Heart Problems and Sanfilippo

Brian Murphy, Ph.D. avatar

by Brian Murphy, Ph.D. |

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Sanfilippo syndrome, or mucopolysaccharidosis type III (MPS III), is a rare disease that belongs to a group of disorders involving the breakdown of long sugar molecules called mucopolysaccharides or glycosaminoglycans (GAGs). Heart problems are common in most of these disorders but are generally milder and rarer in Sanfilippo syndrome. It is, however, still important to be aware of the potential of cardiac issues in Sanfilippo syndrome patients, especially as the disease progresses.

What types of heart problems might patients have?

Several different heart conditions may be present in patients with Sanfilippo syndrome.

A study in 26 patients, ages 1 to 27, found that 10 (38%) had heart valve problems. Of those, four (15%) had a narrowing of the valves, and eight (31%) had valves that leaked. Valve problems were more common in older patients. Five patients had additional thickness in the wall between the lower chambers of the heart, called the ventricles. Eleven patients had arrhythmias (irregular heartbeats).

Another study in 25 children with Sanfilippo syndrome found similar results with valve problems being the most common issues and some patients having increased thickness in the walls of the left ventricle. The left ventricle is the large chamber at the bottom of the heart that pumps blood to the rest of the body.

How does Sanfilippo cause heart problems?

In mucopolysaccharidoses, gene mutations lead to a lack of enzymes that break down GAGs. Without enough enzymes, the GAGs accumulate in different tissues and lead to problems.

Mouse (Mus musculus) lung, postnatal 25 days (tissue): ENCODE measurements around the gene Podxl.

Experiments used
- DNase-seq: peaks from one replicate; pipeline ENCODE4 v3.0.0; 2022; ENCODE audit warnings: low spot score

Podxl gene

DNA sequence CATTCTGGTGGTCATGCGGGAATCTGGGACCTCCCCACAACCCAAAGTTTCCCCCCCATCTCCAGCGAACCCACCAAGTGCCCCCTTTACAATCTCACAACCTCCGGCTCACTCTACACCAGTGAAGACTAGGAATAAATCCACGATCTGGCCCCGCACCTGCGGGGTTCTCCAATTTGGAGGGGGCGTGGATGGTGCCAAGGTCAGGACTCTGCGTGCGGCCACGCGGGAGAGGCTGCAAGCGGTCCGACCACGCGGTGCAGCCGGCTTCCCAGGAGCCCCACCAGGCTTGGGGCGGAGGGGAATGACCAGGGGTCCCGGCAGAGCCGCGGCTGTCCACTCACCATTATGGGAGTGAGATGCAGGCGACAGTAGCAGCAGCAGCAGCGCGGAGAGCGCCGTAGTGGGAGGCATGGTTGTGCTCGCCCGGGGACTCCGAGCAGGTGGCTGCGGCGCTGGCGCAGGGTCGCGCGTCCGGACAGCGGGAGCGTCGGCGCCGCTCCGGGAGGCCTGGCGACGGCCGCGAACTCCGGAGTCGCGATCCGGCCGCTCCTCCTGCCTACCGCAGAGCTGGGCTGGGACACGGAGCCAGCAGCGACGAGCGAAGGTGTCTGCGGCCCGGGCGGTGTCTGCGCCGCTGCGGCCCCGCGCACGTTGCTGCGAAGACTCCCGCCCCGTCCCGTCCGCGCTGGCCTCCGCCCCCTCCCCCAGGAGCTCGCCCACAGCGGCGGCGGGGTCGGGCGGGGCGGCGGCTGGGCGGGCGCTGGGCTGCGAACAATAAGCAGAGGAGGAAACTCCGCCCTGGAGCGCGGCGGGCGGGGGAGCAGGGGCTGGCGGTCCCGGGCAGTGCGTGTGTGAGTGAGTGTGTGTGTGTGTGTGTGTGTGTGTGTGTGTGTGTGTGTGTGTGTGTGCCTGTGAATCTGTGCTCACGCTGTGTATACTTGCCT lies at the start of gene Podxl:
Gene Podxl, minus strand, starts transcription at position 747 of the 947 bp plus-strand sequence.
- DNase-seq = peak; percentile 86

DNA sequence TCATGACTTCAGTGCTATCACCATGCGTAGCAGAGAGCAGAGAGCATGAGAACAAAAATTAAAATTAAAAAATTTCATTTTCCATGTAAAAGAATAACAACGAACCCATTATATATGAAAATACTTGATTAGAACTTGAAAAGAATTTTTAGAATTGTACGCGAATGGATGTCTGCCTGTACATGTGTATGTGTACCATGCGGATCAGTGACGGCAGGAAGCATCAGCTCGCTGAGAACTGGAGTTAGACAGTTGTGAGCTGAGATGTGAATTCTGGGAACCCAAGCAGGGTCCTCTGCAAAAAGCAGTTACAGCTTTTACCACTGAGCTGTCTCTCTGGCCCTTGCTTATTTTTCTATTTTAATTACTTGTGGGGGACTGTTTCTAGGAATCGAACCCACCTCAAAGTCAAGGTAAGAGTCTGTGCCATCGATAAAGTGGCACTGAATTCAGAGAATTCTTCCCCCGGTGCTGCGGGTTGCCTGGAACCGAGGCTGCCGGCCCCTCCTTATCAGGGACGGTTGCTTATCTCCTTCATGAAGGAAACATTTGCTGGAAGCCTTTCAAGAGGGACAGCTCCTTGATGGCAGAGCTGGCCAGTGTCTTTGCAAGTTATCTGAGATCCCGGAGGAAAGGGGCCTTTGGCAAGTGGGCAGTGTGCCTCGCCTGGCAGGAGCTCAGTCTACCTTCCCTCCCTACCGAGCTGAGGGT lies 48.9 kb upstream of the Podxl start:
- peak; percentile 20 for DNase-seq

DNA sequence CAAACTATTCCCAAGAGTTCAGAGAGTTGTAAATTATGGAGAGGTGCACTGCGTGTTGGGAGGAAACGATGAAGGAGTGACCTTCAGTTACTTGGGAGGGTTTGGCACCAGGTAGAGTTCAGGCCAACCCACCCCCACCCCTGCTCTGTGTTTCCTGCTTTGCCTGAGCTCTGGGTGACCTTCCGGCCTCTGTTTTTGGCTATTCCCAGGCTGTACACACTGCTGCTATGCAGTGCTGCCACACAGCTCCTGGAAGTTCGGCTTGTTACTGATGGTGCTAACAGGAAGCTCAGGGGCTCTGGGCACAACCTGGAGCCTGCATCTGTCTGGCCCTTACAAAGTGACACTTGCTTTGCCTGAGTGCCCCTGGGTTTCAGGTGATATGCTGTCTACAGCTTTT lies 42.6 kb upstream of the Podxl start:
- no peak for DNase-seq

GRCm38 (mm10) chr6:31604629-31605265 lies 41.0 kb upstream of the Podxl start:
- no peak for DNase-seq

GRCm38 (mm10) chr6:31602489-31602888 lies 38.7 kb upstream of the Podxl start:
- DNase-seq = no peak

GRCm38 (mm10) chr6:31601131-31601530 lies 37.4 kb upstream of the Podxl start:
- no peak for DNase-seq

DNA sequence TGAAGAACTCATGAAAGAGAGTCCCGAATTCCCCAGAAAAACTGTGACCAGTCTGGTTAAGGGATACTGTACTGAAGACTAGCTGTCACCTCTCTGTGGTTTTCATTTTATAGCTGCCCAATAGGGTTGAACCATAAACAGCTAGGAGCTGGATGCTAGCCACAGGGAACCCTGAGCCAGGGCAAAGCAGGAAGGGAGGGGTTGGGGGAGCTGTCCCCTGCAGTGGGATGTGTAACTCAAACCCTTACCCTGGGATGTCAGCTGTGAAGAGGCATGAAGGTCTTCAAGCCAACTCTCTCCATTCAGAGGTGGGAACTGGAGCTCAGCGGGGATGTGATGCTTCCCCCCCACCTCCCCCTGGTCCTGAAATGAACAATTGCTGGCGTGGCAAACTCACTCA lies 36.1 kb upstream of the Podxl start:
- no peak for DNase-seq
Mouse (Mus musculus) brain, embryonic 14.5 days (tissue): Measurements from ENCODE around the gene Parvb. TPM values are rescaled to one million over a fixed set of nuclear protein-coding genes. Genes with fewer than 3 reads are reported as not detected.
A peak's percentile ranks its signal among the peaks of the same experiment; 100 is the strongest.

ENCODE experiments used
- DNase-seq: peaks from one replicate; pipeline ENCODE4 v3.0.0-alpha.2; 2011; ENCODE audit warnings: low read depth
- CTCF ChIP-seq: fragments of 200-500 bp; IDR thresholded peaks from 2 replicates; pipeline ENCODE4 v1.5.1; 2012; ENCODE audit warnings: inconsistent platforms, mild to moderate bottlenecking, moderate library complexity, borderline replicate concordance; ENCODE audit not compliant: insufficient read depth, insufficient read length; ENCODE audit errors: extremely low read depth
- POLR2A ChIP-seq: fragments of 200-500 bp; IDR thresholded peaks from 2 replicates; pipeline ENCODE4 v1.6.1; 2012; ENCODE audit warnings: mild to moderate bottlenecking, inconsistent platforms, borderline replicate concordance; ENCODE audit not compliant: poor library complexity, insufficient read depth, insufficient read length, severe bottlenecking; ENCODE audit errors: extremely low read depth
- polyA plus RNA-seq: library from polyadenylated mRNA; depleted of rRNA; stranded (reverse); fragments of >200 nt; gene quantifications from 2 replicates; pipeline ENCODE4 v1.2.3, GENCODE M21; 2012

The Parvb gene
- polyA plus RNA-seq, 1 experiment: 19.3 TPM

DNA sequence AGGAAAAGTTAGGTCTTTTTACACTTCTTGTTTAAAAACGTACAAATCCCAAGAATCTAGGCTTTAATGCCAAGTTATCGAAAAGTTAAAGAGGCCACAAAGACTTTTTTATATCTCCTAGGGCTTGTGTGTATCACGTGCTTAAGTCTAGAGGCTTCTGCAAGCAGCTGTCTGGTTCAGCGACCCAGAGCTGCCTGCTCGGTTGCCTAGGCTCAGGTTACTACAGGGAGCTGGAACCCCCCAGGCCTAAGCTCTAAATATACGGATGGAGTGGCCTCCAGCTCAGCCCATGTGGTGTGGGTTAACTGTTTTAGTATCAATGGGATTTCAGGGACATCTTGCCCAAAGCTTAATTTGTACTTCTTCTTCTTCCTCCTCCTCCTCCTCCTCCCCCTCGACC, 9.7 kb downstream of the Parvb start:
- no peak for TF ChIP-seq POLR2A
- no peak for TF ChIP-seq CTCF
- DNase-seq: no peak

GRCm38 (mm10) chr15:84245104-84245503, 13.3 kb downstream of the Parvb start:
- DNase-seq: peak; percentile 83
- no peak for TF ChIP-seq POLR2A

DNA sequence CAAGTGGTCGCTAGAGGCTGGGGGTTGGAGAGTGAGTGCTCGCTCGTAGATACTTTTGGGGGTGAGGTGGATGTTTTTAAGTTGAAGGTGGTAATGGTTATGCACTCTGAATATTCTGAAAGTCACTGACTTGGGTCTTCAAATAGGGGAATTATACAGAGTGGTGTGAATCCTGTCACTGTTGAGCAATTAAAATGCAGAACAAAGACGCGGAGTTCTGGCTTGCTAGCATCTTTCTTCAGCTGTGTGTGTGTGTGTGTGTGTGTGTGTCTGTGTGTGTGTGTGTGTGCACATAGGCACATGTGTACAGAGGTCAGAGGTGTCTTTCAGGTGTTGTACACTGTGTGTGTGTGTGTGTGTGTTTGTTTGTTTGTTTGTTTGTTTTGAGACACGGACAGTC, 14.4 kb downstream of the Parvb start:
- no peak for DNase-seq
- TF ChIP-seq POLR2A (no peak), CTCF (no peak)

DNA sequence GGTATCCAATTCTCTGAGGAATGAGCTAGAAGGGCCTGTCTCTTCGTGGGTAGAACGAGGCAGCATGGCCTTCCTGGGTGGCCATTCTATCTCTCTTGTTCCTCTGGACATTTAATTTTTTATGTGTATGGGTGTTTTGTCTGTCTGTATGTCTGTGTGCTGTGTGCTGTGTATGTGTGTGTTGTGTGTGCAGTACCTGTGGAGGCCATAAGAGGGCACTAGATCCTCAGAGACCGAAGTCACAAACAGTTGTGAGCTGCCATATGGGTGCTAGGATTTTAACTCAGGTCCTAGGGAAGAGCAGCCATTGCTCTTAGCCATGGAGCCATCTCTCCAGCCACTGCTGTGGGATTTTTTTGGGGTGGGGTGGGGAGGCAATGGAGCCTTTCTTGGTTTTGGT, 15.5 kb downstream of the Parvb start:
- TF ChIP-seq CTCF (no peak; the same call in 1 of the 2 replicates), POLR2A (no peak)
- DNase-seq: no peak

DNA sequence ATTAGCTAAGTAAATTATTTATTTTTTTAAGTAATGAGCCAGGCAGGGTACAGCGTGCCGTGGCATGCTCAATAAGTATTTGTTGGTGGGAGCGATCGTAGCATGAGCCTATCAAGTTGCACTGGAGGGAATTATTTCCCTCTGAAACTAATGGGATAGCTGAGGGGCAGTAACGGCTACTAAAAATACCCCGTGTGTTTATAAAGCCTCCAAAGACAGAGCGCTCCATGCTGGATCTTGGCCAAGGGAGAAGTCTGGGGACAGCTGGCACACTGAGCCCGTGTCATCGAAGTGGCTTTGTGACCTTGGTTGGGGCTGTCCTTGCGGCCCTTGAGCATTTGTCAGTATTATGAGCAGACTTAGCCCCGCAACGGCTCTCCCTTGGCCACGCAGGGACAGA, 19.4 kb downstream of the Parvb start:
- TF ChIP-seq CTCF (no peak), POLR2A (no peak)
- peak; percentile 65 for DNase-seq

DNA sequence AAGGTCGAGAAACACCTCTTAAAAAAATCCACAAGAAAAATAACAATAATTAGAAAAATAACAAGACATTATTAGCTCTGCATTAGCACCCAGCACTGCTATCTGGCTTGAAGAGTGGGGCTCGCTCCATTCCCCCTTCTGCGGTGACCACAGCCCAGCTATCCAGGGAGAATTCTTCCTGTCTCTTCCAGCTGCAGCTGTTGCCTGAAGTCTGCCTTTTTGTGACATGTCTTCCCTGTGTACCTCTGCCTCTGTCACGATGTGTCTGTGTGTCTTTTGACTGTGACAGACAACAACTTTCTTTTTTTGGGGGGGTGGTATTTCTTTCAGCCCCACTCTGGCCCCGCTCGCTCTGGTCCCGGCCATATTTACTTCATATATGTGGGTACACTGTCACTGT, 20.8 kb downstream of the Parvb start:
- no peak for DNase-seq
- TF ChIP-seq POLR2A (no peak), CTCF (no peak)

In Sanfilippo syndrome, mutations lead to a buildup of a particular GAG called heparan sulfate. Heparan sulfate can accumulate in the valves, muscles, and blood vessels of the heart, leading to stiffness and interfering with normal function.

How do doctors diagnose heart problems?

Doctors usually diagnose problems with the structure and function of the heart through an echocardiogram. They place a device on the chest that emits sound waves. The sound waves then bounce off the heart tissue, and are picked up by a receiver. The way in which the sound waves bounce back can show the structure and movement of blood. An echocardiogram can show blood flow and any abnormalities in the size and movement of the heart muscles and valves.

To investigate problems with the electrical activity of the heart, such as arrhythmias, doctors use an electrocardiogram (ECG or EKG). In this method, they place electrodes on the chest and record the electrical activity of the heart muscles to look for irregular patterns.

What are the treatment options?

Severe cardiac problems are rare in patients with Sanfilippo syndrome. Most cases are mild and do not require any treatment.

In more severe cases, doctors may prescribe medications such as blood thinners to help prevent the formation of blood clots.

In cases of extreme valve problems, valve surgery may be necessary.

 

Last updated: Feb. 8, 2021

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Sanfilippo Syndrome News is strictly a news and information website about the disease. It does not provide medical advice, diagnosis, or treatment. This content is not intended to be a substitute for professional medical advice, diagnosis, or treatment. Always seek the advice of your physician or other qualified health provider with any questions you may have regarding a medical condition. Never disregard professional medical advice or delay in seeking it because of something you have read on this website.

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